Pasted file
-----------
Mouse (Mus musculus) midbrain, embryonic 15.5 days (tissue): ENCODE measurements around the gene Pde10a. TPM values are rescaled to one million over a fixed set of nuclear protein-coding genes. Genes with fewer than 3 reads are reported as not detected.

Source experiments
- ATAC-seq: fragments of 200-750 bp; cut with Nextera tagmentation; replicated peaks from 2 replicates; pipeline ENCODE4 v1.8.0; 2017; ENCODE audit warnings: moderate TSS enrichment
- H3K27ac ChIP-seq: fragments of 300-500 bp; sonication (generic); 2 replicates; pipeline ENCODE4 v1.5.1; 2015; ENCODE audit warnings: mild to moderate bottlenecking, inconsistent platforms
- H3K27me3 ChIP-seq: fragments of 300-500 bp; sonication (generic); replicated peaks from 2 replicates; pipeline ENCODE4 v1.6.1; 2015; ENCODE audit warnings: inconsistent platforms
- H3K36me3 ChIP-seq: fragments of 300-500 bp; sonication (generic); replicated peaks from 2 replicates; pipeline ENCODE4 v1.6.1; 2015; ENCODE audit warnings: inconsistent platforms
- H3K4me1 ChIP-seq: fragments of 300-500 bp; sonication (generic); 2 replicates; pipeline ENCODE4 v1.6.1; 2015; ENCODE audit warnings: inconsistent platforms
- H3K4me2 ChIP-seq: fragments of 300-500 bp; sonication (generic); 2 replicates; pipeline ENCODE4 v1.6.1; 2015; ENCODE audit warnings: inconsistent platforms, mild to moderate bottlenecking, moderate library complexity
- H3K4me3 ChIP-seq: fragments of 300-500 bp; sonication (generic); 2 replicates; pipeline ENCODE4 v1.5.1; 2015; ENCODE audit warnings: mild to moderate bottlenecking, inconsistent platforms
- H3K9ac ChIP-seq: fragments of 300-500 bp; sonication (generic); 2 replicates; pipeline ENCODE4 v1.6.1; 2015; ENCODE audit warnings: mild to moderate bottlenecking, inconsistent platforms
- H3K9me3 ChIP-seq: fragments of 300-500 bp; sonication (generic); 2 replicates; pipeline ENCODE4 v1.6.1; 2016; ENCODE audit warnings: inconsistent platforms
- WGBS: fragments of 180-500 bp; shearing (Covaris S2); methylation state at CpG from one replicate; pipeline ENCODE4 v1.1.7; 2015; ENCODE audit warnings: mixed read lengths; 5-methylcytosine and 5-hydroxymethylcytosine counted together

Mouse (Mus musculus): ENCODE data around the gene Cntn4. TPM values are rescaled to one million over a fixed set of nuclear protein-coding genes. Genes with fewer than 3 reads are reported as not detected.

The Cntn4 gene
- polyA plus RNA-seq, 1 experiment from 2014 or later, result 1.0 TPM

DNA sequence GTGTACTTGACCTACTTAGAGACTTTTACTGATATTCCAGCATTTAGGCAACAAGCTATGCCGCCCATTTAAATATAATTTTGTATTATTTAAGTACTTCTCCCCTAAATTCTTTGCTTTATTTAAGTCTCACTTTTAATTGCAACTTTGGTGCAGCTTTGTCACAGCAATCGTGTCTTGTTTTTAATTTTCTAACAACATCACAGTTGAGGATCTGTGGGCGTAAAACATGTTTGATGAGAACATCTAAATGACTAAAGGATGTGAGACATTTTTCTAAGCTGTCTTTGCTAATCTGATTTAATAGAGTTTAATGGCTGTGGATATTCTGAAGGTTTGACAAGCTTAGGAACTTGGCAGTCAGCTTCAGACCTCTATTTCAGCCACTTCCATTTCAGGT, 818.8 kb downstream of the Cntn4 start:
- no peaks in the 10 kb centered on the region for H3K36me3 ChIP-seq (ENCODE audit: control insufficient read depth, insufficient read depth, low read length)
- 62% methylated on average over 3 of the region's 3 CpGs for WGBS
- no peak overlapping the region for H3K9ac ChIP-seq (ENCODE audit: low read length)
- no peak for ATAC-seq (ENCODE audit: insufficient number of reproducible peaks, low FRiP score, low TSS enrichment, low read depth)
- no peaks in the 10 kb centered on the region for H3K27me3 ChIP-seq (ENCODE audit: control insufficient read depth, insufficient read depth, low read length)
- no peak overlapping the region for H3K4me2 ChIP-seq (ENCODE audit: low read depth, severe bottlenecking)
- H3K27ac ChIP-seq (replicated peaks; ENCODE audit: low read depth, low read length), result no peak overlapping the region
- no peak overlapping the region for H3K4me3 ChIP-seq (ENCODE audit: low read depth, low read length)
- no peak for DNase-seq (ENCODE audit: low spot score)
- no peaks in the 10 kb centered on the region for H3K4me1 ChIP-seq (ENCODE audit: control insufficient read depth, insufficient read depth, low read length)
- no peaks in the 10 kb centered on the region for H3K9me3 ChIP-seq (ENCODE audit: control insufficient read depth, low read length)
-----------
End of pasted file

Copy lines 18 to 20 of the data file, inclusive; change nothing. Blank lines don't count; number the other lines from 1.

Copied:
- 62% methylated on average over 3 of the region's 3 CpGs for WGBS
- no peak overlapping the region for H3K9ac ChIP-seq (ENCODE audit: low read length)
- no peak for ATAC-seq (ENCODE audit: insufficient number of reproducible peaks, low FRiP score, low TSS enrichment, low read depth)